US 7444687 B2
A hearing protective device that includes a headpiece, a first earmuff affixed to the headband, and a second earmuff affixed to the headband, each earmuff including an ear cup that includes a cellular material and that has a distal exterior surface that includes exposed cellular material, and a proximal exterior surface.
1. A hearing protective device that comprises:
a first earmuff affixed to the headpiece and comprising a first ear cup, and a second earmuff also affixed to the headpiece and comprising a second ear cup;
the first and second ear cups each further comprising a cellular material and having
a distal exterior surface comprising exposed cellular material and
a proximal exterior surface;
wherein the cellular material comprises foam having an exterior portion and an interior portion, the interior portion of the foam comprises cells having a relatively larger average cross-sectional area, and the exterior surface of the foam comprises cells having a relatively smaller average cross-sectional area.
2. The hearing protective device of
a first cushion affixed to the proximal exterior surface of the first ear cup; and
a second cushion affixed to the proximal exterior surface of the second ear cup.
3. The device of
4. The device of
5. The device of
6. The device of
7. The device of
8. The device of
9. The device of
the first end being at least partially positioned in a first channel of the first ear cup; and
the second end being at least partially positioned in a second channel of the second ear cup.
10. The device of
11. The device of
12. The device of
13. The device of
14. The device of
15. The device of
16. The device of
The invention relates to cellular earmuffs.
Hearing protective devices in the form of earmuffs are widely used in industry to protect workers against environmental noise. Traditional hearing protective earmuffs include a pair of cup-shaped rigid shells that are attached to a resilient, rigid headband. The rigid outer shell of the earmuff is often made of plastic, metal or a combination thereof, and is filled with an open cell foam. The rigid outer shell generally contributes a noticeable amount of weight to the earmuff, making the hearing protective device heavier and uncomfortable to wear over time.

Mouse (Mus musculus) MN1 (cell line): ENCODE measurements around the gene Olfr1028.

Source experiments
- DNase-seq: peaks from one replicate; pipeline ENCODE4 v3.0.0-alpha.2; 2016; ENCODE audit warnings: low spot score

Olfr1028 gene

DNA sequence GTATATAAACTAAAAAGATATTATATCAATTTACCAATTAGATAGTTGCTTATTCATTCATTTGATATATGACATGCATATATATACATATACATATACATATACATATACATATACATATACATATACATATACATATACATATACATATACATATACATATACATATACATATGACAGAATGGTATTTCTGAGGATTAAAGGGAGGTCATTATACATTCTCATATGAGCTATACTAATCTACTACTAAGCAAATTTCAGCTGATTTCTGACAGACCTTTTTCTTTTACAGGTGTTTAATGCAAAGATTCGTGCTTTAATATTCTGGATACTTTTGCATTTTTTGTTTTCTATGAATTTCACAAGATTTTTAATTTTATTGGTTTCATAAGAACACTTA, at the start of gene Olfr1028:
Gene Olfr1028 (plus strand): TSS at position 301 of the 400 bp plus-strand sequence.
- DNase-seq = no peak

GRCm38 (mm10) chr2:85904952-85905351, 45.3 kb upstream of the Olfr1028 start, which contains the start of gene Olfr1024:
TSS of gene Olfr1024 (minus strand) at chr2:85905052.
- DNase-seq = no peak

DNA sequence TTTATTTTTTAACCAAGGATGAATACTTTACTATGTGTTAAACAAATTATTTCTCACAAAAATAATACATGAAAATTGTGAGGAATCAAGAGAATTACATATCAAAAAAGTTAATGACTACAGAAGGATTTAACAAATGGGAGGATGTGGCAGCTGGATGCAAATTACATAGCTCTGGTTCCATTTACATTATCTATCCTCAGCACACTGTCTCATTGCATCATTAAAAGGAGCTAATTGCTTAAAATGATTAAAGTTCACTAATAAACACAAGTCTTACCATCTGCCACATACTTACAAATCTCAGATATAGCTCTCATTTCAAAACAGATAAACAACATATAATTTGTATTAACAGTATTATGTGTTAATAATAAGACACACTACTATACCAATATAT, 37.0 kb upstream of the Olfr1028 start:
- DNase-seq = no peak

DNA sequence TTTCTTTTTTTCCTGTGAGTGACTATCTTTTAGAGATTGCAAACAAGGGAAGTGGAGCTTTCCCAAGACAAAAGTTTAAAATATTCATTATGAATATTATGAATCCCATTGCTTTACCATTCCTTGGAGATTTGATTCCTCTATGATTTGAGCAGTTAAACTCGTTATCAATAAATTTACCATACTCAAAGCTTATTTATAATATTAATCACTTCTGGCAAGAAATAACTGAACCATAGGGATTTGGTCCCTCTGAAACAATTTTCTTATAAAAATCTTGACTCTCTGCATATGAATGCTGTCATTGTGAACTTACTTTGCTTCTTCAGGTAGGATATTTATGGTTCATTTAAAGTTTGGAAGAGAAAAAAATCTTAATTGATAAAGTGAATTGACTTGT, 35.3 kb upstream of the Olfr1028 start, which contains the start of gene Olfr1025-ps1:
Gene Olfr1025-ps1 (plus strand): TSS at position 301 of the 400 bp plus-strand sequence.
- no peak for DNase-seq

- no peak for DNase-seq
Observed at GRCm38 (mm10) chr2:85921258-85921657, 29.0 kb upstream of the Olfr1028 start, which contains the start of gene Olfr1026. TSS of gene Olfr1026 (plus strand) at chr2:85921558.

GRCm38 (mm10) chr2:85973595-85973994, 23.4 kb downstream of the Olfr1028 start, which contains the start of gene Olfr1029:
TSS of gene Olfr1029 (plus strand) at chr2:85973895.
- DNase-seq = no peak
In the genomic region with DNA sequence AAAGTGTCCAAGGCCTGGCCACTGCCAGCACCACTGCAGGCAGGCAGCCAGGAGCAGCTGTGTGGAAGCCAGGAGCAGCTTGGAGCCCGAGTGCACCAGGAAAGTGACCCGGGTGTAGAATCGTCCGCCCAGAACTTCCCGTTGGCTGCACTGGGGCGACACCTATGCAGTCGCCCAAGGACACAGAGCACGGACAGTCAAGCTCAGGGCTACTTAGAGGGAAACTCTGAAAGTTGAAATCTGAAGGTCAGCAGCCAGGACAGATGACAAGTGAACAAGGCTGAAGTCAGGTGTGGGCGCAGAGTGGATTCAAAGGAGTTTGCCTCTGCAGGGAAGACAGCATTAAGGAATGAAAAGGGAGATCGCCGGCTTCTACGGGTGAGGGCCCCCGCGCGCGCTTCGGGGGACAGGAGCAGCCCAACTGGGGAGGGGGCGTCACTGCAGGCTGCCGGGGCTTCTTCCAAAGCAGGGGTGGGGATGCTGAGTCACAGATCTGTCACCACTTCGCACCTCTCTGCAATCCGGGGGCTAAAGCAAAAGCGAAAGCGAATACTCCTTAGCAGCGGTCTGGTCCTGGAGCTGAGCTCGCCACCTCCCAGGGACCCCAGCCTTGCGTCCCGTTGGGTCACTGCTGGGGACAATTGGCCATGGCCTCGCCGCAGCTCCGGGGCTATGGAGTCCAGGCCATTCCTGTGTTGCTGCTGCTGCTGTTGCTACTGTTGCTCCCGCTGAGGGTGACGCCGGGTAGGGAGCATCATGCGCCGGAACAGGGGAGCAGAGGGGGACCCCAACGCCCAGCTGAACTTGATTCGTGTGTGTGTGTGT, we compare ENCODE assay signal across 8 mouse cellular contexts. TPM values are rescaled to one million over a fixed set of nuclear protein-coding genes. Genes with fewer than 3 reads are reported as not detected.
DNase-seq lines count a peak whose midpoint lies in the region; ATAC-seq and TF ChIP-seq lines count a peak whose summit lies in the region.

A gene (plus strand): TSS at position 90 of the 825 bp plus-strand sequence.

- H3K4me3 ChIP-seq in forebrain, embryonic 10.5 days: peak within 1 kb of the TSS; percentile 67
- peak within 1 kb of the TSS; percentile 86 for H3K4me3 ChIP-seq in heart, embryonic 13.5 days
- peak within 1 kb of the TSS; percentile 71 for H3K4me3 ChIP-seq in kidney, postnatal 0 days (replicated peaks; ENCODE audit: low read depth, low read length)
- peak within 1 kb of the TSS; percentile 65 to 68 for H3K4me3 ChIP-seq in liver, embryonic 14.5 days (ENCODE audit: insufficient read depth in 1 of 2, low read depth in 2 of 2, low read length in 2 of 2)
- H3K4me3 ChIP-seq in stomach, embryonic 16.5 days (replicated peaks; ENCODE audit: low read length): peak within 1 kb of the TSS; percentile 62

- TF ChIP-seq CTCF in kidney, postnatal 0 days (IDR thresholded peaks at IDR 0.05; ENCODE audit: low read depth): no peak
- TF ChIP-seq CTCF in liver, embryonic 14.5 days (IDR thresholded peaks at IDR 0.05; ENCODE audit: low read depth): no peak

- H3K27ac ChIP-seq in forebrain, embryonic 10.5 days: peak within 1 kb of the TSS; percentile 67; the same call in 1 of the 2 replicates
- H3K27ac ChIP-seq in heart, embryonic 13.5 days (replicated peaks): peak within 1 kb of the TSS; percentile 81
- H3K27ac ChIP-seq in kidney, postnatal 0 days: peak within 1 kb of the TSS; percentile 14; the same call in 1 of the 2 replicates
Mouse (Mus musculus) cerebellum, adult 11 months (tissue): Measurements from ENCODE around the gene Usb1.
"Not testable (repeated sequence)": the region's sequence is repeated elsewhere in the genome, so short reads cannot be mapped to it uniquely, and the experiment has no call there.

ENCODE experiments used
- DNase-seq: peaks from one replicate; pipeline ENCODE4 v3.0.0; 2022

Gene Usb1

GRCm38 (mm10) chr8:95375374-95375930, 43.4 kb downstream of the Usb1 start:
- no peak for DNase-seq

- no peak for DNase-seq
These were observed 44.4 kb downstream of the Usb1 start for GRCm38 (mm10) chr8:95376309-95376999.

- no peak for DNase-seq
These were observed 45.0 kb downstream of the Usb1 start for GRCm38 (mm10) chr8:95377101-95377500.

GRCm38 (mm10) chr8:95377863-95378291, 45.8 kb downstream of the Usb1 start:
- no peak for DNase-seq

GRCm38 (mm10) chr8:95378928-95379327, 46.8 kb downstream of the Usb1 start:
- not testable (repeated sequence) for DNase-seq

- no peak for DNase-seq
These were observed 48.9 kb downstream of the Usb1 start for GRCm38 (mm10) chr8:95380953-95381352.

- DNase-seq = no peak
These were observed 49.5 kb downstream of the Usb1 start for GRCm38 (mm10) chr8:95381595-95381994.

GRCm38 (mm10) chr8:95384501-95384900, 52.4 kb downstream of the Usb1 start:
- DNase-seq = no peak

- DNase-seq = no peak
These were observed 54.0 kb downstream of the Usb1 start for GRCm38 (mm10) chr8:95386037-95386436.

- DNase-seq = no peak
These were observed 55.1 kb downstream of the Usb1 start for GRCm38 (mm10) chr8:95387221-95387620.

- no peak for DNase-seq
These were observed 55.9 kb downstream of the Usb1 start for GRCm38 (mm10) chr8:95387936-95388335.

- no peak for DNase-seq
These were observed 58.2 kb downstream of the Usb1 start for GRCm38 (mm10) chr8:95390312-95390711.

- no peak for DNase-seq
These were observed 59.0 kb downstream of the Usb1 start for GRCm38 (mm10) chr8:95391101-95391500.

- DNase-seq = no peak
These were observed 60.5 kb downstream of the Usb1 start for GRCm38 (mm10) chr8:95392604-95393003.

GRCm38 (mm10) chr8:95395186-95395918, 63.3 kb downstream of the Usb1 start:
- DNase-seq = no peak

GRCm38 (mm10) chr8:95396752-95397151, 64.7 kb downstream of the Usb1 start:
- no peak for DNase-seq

A cushion resides on the head-contacting portion of the earmuff and is designed to create a seal and decrease the pressure exerted by the device on the user. The cushion is annular and defines a central opening in which the ear of the user resides. Because the cushion contacts the user when the device is worn, moisture, oils, and dirt present on the user can be transferred to the cushion. To facilitate cleaning and to protect against degradation of the foam, the cushion often includes a covering in the form of a plastic film. The plastic film is often applied in a separate processing step.
In many hearing protective earmuffs, the earmuff is permanently attached to the headband and is not designed to be removable from the headband. For these constructions, attempts to remove the earmuff from the headband can damage or destroy the utility of the hearing protective device.
Traditional hearing protective earmuffs are also constructed from a number of parts that add to product complexity and overall weight. Many manufacturing steps and expensive processes are typically involved in the manufacture of these traditional hearing protective earmuffs.
In one aspect, the invention features a hearing protective device that includes a headpiece (e.g., a headband or a helmet) that includes a first earmuff affixed to the headpiece. The first earmuff includes a first ear cup that has a cellular material, a distal exterior surface that includes an exposed cellular material, and a proximal exterior surface. A second earmuff is also affixed to the headpiece and it includes a second ear cup that has a cellular material, a distal exterior surface, and a proximal exterior surface. Like the first ear cup, the second includes a distal exterior surface that includes an exposed cellular material.